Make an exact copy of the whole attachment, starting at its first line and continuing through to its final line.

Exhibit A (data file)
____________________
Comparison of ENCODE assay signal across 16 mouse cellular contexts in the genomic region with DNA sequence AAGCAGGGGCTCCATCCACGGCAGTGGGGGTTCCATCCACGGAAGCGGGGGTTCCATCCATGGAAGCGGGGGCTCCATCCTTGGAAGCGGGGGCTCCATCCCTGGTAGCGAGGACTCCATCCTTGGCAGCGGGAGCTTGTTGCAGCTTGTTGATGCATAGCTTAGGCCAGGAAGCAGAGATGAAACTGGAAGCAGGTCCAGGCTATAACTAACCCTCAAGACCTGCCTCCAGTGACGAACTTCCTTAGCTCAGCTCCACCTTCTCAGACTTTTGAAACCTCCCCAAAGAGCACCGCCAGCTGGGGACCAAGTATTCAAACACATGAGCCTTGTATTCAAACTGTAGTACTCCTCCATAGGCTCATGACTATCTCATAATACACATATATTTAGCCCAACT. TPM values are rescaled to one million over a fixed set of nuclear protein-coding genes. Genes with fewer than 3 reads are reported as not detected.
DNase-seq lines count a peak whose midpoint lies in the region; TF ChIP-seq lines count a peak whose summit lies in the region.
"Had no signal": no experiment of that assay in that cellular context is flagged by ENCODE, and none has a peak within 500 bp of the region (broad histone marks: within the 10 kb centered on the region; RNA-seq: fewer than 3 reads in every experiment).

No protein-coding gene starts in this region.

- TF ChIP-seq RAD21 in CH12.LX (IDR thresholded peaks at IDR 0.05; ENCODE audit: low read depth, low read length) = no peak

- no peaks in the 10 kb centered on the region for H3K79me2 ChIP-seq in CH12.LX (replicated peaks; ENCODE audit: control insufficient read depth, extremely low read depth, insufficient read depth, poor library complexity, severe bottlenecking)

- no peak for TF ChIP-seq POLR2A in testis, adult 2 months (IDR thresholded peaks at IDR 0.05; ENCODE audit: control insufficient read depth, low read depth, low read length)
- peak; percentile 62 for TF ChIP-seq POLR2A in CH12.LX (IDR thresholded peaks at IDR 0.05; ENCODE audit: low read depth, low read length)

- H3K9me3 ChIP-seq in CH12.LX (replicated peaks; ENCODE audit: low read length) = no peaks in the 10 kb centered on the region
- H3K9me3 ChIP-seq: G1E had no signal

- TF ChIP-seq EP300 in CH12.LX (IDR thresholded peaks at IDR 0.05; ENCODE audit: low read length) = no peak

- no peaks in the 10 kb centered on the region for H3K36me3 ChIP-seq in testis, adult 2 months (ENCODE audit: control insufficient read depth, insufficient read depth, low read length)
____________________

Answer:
Comparison of ENCODE assay signal across 16 mouse cellular contexts in the genomic region with DNA sequence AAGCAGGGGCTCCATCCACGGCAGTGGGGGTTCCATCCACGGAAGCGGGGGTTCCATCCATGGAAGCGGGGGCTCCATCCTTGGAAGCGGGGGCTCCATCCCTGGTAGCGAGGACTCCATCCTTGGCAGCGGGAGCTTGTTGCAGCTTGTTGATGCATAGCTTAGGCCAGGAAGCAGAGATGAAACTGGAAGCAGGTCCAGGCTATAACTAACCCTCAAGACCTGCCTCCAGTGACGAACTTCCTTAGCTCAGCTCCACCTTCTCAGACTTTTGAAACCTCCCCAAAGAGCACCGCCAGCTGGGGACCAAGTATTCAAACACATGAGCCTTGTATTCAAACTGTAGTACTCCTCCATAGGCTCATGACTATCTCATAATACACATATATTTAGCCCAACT. TPM values are rescaled to one million over a fixed set of nuclear protein-coding genes. Genes with fewer than 3 reads are reported as not detected.
DNase-seq lines count a peak whose midpoint lies in the region; TF ChIP-seq lines count a peak whose summit lies in the region.
"Had no signal": no experiment of that assay in that cellular context is flagged by ENCODE, and none has a peak within 500 bp of the region (broad histone marks: within the 10 kb centered on the region; RNA-seq: fewer than 3 reads in every experiment).

No protein-coding gene starts in this region.

- TF ChIP-seq RAD21 in CH12.LX (IDR thresholded peaks at IDR 0.05; ENCODE audit: low read depth, low read length) = no peak

- no peaks in the 10 kb centered on the region for H3K79me2 ChIP-seq in CH12.LX (replicated peaks; ENCODE audit: control insufficient read depth, extremely low read depth, insufficient read depth, poor library complexity, severe bottlenecking)

- no peak for TF ChIP-seq POLR2A in testis, adult 2 months (IDR thresholded peaks at IDR 0.05; ENCODE audit: control insufficient read depth, low read depth, low read length)
- peak; percentile 62 for TF ChIP-seq POLR2A in CH12.LX (IDR thresholded peaks at IDR 0.05; ENCODE audit: low read depth, low read length)

- H3K9me3 ChIP-seq in CH12.LX (replicated peaks; ENCODE audit: low read length) = no peaks in the 10 kb centered on the region
- H3K9me3 ChIP-seq: G1E had no signal

- TF ChIP-seq EP300 in CH12.LX (IDR thresholded peaks at IDR 0.05; ENCODE audit: low read length) = no peak

- no peaks in the 10 kb centered on the region for H3K36me3 ChIP-seq in testis, adult 2 months (ENCODE audit: control insufficient read depth, insufficient read depth, low read length)